By Patrick Clinton
How do porcupines make love?
Franklin Gerard, Reno, Nevada
Actually, it's easier than you might think. After a courtship ritual that involves a fair amount of what in kinkier human circles might be called water sports, the female simply folds her tail over her back, creating a quill-free platform for the male to rest on. The mating process is repeated until one of the porcupines abruptly breaks away, climbs a tree, and then--for reasons that aren't entirely clear--shrieks abuse at the other. It's not a pretty sight, all in all, but at least it's not painful.
The dirt roads around here get this weird pattern of regularly spaced ridges running across them. What causes this--wind, water, or extraterrestrials?
Monty Olson, Tucson, Arizona
That ribbed pattern you're talking about is called washboarding, and it's caused neither by wind nor by rain, but, ironically enough, by the very thing that's supposed to make for smoother driving: your car's suspension. All that "quiet ride" technology under your car may feel good to you, but it can be hell on unimproved road surfaces.
Imagine you're driving down a gravel road. You hit a bump, and your car dissipates the shock by bouncing in a rhythmic pattern that engineers call a harmonic oscillation. Your car, says Forest Service engineer Tom Pettigrew, a man with a lot of country roads on his hands, becomes "kind of like a trampoline." As your bouncing car digs into the road surface, it displaces gravel and begets even more bumps. Over time, suspensions not varying much from car to car, the bumps turn into a series of evenly spaced ridges that can make your steering column rattle like a jackhammer.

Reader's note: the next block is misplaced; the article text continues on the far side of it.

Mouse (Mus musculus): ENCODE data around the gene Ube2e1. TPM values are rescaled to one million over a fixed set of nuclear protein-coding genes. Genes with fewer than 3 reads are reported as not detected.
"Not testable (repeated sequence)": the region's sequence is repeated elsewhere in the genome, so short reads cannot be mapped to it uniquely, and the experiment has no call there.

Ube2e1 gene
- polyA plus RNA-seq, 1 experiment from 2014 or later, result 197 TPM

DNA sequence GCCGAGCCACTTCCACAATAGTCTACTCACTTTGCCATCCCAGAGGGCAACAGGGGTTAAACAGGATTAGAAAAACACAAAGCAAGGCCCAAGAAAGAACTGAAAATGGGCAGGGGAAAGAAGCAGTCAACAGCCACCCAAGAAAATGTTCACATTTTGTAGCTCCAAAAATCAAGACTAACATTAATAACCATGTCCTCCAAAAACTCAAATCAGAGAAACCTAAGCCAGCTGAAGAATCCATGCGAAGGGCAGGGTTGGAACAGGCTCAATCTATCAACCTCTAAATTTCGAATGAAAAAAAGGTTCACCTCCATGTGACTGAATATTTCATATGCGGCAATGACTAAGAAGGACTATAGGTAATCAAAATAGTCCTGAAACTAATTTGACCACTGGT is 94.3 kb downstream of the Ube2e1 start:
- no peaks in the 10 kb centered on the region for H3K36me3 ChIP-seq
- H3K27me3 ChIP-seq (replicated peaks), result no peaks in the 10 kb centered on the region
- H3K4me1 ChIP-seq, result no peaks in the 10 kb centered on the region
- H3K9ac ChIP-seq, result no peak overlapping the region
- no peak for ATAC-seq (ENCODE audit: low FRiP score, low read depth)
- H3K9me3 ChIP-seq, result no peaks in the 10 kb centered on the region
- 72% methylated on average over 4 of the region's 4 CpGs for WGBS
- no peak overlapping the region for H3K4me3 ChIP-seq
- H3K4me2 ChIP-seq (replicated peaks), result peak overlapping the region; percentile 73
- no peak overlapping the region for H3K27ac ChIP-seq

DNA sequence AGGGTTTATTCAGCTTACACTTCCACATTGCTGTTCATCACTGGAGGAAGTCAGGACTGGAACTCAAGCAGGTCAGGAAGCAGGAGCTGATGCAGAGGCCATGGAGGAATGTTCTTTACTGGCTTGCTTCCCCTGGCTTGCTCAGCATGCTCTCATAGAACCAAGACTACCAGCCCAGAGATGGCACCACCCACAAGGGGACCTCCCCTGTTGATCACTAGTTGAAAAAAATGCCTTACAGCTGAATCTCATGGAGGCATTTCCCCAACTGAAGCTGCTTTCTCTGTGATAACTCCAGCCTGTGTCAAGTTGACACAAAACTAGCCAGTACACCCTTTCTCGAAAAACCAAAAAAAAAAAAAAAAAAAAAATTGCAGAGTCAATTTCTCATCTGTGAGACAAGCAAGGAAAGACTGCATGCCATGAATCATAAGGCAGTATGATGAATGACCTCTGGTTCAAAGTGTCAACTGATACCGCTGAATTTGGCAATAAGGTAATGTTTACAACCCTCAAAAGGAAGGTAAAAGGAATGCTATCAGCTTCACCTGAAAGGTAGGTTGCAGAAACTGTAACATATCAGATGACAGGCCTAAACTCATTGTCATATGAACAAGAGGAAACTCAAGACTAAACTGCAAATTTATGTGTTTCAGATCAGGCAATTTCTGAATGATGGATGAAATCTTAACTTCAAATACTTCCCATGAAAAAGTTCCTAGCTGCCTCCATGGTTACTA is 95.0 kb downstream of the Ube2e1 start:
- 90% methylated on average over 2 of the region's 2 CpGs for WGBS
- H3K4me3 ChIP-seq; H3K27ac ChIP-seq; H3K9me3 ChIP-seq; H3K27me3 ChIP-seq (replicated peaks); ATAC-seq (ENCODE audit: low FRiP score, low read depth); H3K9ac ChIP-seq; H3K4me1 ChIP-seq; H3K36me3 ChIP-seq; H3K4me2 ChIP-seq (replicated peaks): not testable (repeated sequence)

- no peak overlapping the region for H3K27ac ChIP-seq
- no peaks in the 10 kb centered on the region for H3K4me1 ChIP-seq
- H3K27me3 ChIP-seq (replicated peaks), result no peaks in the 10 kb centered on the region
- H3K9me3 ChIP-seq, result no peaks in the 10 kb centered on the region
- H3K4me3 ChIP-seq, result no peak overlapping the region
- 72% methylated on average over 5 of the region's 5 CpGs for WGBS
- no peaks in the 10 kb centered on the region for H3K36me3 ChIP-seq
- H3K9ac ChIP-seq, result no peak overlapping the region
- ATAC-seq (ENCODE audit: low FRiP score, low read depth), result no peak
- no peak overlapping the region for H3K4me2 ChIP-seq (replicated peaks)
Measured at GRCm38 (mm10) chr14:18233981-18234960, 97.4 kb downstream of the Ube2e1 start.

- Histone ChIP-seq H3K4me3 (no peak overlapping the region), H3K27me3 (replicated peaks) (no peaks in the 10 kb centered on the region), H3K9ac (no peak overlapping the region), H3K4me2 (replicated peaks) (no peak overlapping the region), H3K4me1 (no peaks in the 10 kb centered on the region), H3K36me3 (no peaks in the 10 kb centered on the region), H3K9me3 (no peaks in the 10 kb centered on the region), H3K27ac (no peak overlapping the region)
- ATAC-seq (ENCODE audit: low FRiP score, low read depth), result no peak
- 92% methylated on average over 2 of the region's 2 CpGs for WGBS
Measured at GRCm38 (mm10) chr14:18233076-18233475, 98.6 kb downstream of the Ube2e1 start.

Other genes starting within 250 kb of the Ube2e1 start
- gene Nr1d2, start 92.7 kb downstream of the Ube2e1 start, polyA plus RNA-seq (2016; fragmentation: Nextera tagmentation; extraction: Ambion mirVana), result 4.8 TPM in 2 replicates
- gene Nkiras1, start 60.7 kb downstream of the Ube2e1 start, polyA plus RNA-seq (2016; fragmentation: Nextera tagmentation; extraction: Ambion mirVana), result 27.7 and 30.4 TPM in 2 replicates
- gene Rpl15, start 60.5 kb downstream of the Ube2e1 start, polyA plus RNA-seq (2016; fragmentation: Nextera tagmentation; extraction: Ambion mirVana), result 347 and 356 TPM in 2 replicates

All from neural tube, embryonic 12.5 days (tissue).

Barring some radical change in how suspensions are made, Pettigrew says, washboarding is almost inevitable on unpaved roads that see heavy use. The Forest Service has been working with logging companies to diminish washboarding by experimenting with a new system called central tire inflation, in which an onboard computer automatically lets air out of the tires so that they're nice and squishy. But there's really only one thing the average car driver can do: slow down.
What makes the world turn?
Erin Cohen, Leucadia, California
Not "makes." you mean "made." Our planet doesn't rotate because of something that's happening now. Something set it going aeons ago, and though it's gradually slowing down, it's got more aeons to go before it stops. What kind of something? Here's the latest theory: The solar system formed out of dust and gas left over from the making of the sun. Little chunks of matter gradually gathered into bigger chunks, as gravity worked its magic. Eventually, about 4.5 billion years ago, a very large chunk--the size of Mars--is thought to have collided with Earth. "It was really a titanic collision," says Luke Dones of NASA's Ames Research Center. "It hit off-center, so it set the Earth spinning." (Some of the debris from this collision, incidentally, is believed to have been thrown into orbit, forming our Moon.)
Earth really got to twirling after that collision; a day may have been as short as four hours. Since then the pace has slowed considerably, because of a process known as tidal friction. The tides, of course, occur when the Moon's gravity raises a bulge in the ocean. To oversimplify a bit, the Moon tries to hold on to the bulge while Earth's rotation tries to move it away, with the net effect that Earth turns a little slower (and the Moon revolves around it a little faster) with each rotation. The slowdown isn't what you'd call drastic--only a few thousandths of a second per century--but forewarned is forearmed: Eventually there's going to be a day that lasts forever. What do you want to bet it's a Monday?
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